Grogan is concerned with 11 U.S.C. Sec. 523 rather than 11 U.S.C. Sec. 727(a)(2). However, we perceive no good reason to apply a different standard where Sec. 727(a)(2) is involved. It would be incongruous to apply a "preponderance of the evidence" standard to Sec. 523(a) and a "clear and convincing" standard to Sec. 727(a)(2). Such would be clearly at odds with the rationale in Grogan. 2

Hence, it is apparent that in evaluating the Bank's evidence, both the bankruptcy court and the district court used the wrong standard. We reject the suggestion of the Serafinis that the bankruptcy court and the district court would have reached the same result had it used the lesser preponderance of the evidence standard. Such is not for us to say. We also decline the invitation by the Bank to rule on its collateral estoppel argument. So far as we can tell, that issue was not raised below. In our view, the collateral estoppel issue should first be raised below on remand.

Judgment reversed and case remanded for further proceedings.

* Honorable Wayne E. Alley, U.S. District Judge for the District of Oklahoma, sitting by designation.

1 In Farmers Co-operative Association of Talmage, Kansas v. Strunk, 671 F.2d 391, 395 (10th Cir.1982), we were concerned with Section 14(c) of the old Bankruptcy Act, 11 U.S.C. Sec. 32(c) (repealed 1978) which required a court to grant discharge of a debt unless the court is satisfied that the debtor has committed an offense punishable by imprisonment under 18 U.S.C. Sec. 152, which,...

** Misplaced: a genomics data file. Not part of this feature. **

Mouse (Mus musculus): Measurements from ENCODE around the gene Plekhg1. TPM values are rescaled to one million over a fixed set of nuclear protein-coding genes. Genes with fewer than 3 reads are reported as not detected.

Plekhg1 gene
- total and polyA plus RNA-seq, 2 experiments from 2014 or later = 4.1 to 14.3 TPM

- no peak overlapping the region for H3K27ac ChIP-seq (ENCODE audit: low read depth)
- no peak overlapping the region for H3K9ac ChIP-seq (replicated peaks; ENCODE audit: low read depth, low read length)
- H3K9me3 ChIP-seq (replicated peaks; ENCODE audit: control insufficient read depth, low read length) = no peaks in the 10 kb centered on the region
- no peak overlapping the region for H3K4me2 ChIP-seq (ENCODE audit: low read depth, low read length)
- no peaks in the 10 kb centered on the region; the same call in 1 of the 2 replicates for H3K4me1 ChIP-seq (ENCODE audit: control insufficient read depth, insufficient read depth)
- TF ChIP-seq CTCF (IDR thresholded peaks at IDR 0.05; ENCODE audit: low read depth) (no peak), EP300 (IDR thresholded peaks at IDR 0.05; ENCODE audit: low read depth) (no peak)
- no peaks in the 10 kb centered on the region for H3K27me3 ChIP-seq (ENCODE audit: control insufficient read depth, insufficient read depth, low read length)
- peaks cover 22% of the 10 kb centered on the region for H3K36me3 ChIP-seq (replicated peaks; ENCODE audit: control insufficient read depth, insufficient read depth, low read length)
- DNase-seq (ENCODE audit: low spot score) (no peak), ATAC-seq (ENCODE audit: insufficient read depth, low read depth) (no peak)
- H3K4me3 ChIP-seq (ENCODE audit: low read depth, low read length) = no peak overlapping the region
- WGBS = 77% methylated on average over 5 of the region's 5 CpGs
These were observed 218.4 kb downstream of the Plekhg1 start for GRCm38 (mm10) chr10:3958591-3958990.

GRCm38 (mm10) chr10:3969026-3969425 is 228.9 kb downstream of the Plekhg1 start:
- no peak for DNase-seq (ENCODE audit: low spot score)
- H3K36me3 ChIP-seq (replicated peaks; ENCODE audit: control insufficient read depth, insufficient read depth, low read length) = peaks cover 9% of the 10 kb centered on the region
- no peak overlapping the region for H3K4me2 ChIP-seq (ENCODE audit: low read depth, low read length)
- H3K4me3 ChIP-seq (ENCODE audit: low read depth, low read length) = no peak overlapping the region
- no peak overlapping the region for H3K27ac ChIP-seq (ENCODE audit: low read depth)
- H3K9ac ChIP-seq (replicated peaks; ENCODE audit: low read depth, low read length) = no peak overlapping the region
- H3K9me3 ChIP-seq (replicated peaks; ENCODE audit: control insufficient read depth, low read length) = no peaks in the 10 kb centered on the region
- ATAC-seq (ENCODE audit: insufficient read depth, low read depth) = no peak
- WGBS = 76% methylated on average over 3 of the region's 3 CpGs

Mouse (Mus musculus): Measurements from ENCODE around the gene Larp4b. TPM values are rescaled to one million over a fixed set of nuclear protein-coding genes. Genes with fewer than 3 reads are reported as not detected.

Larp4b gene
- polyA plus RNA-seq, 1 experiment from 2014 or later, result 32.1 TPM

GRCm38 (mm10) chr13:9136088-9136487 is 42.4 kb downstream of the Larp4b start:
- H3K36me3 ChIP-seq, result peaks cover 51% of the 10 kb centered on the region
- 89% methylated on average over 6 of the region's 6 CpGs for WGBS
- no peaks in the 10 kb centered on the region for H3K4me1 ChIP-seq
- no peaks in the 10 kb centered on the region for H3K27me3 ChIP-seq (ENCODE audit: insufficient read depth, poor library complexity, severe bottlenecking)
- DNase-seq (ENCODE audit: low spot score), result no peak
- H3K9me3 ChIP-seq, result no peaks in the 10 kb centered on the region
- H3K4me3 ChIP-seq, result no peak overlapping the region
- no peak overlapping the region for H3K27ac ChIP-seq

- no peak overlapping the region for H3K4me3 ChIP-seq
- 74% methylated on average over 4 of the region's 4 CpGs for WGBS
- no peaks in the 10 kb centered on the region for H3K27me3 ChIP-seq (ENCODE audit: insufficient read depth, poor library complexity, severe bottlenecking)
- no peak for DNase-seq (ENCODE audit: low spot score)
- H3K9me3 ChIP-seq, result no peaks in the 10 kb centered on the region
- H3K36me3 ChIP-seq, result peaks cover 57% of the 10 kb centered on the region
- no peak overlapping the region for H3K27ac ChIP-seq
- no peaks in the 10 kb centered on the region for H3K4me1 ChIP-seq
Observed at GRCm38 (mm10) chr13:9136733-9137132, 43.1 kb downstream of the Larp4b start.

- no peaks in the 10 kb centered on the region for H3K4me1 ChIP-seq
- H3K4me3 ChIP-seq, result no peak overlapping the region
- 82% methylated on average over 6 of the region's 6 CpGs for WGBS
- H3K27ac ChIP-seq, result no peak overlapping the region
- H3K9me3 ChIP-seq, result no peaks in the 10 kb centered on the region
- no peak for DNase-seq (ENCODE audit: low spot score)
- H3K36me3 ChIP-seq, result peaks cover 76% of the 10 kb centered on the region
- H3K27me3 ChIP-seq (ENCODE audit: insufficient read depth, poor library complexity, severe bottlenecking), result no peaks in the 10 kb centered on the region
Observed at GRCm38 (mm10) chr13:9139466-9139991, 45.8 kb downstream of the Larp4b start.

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  • In re Walters
    • United States
    • U.S. Bankruptcy Court — Northern District of Indiana
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    ... ...         It has been held since Grogan v. Garner, that the standard or degree of proof in a proceeding to revoke a general discharge pursuant to ? 727(d) is by a preponderance-of-the-evidence rather than by clear and convincing evidence. In re Serafini, 938 F.2d 1156, 1157 (10th Cir.1991); In re Wolfson, 139 B.R. 279, 282-85 (Bankr.S.D.N.Y.1992); In re Essres, 139 B.R. 958, 961 (D.Col.1992); In re Lawler, 141 B.R. 425, 428-20 (9th Cir. BAP 1992). The Court agrees with the conclusions reached by the Courts in the above cases, and will no ... ...
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    ... ... See In re Sheets, 269 B.R. 339, 340 (Bankr.M.D.Pa.2001) (citing In re Adams, 31 F.3d 389 (6th Cir.1994); Farouki v. Emirates Bank International, Ltd., 14 F.3d 244 (4th Cir.1994); In re Beaubouef, 966 F.2d 174 (5th Cir.1992); In re Serafini, 938 F.2d 1156 (10th Cir.1991), and noting that cases which opt for clear and convincing evidence standard were all decided prior to the U.S. Supreme Court's decision in Grogan v. Garner, 498 U.S. 279, 111 S.Ct. 654, 112 L.Ed.2d 755 (1991)); 6 Collier on Bankruptcy ¶ 727.14[7] at 727-72 ... ...
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  • Protecting Marital Obligations from Bankruptcy
    • United States
    • Colorado Bar Association Colorado Lawyer No. 23-1, January 1994
    • Invalid date